6. " But I don’t think that a man who wants to marry a virgin would be okay with marrying someone who’d given blowjobs to 50 guys. "Try not to suck any dick on your way through the parking lot!!!!I get where you’re coming from, and I really mostly agree with a Sexual Honesty campaign. Especially in light of society’s exaggerated portrayal of sex and sexuality. They honestly need to have one for adults, too. One where people understand that if you are married and over 30 it’s not "abnormal" to have sex fewer than 3 times a week. I just would hate to be a parent who emphasises the value of virginity (I will) and has her daughter come home from school with the message that keeping your virginity is no big deal.

  7. Yes, but as that kind of parent, won’t you already be doing a lot of work to prepare your children for the fact that the world as a whole doesn’t share your values and that the messages they get in the world have to be tempered against what they’re taught at home and at church?

  8. Yes, of course. That’s just good parenting 101. But I’ll also be the kind of parent who pays property taxes and doesn’t necessarily think that something taught to my child in direct opposition to what I believe is something that I need to pay for. Why should I be the one to de-indoctrinate my kid?

  9. If not you, then who?I tease. I see what you’re saying. I just don’t know where the line between respecting beliefs and imposing them is in this case.

  10. re: your original question – this isn’t about the whole sex ed class, but I remember hearing this myth that the girl would share a special bond with her first, she’d always love him, blah blah blah…THAT was total bullshit. I lost my V at 16 and had the clear thought "well, glad that’s over with and out of the way." I never wanted to see the guy again. In regard to sex ed, I think it is best that parents do the educating – sadly, that’s not realistic. My Mom and I had the discussion a few months back about this topic and I said "well, I found it really weird that you just handed me a book* and said ‘read this’ especially b/c of the fact that you’re a nurse and should be more intune with talking to people about their bodies and how they work." She agreed and admitted she had chickened out.*The book was totally useless.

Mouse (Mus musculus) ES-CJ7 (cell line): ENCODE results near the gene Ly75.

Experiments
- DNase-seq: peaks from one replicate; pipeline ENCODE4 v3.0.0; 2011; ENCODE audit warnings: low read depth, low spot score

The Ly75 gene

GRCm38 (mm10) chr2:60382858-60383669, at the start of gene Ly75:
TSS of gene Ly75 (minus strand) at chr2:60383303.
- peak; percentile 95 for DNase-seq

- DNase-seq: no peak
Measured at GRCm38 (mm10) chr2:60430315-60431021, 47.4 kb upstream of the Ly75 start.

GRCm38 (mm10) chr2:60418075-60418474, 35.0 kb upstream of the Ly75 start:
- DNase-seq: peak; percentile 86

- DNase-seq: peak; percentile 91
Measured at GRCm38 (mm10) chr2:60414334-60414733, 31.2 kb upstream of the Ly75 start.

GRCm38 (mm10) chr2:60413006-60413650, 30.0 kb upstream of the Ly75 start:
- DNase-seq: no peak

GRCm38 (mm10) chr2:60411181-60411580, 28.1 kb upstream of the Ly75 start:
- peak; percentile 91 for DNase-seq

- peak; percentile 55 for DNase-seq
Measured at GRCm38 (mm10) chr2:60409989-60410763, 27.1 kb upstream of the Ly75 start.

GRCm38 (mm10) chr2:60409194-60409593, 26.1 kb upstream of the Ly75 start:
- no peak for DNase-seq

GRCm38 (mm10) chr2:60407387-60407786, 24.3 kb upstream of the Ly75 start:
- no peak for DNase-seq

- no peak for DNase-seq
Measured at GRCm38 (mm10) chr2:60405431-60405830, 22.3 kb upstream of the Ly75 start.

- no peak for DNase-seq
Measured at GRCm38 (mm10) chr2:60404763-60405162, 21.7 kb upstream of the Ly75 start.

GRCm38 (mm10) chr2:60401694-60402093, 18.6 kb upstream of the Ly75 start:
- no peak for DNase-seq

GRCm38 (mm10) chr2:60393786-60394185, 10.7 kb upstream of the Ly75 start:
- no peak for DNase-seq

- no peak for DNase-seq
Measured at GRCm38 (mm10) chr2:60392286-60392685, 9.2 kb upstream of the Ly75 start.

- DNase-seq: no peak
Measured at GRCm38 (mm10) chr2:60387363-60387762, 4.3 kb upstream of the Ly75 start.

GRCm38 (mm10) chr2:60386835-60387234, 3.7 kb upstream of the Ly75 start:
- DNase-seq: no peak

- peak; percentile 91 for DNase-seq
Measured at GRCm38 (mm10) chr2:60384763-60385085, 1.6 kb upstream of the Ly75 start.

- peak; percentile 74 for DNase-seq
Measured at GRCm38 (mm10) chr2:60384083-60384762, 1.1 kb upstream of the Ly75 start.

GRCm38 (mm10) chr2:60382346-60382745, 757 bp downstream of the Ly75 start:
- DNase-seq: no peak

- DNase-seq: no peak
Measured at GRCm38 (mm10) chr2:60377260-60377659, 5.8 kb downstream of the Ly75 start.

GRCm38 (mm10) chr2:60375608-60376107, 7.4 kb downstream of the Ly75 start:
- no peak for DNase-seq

11. Fascinating discussion."…Why should I be the one to de-indoctrinate my kid?"Damn good point, Katherine Coble.I think we could easily get into a philosophical discussion about the very nature of child education, which could, then, understandably veer onto a tangent about the values of homeschooling.I have a seven-month-old daughter, and in a few shakes I’ll be tackling these issues head-on. As a taxpayer, I don’t want something I’m paying for to be counterproductive (from my viewpoint). So should I send my child to a school where she’ll be ostracized for not saluting the flag or saying the pledge of allegiance? Should I send her to a parochial school from which I’ll have to deprogram her of someone’s medieval/colonial ideas about God’s will? Should I bite the large-caliber financial bullet and go the Montessori route? (My wife and I are currently leaning toward the latter option.)The problem with sex ed in schools is that it seems unable to extricate itself from issues of morality. Morality, in turn, is an issue of both individual and collective choice/responsibility, and we all know that there are a virtually infinite number of concepts regarding morality. So where do we draw the line? Do we avoid teaching any sex ed in schools, trusting that parents will do it at home (the unattainable ideal, in my view)? Do we continue biting and scratching over the implied and/or explicit moral parameters of the sex ed curriculum?This takes me back to Katherine Coble’s question, and my personal answer is that it is my wife and I who have the primary responsibility for educating our daughter. Given our complete lack of experience, our future success is obviously a nebulous question mark. However, I know that as she matures Isabel will be learning a great many things independent of my wife and me. Some of it will be good, some of it will be Fox-News-like, some of it will depend on how the sun hits it. More to the point of this discussion, though, some of what our daughter learns in any school won’t meet with our approval. This goes for historical and political indoctrination as well as for sex ed. It will be our responsibility to keep tabs on that and attempt the necessary revisions. An Herculean task, to be sure, but we expected as much when we decided to procreate.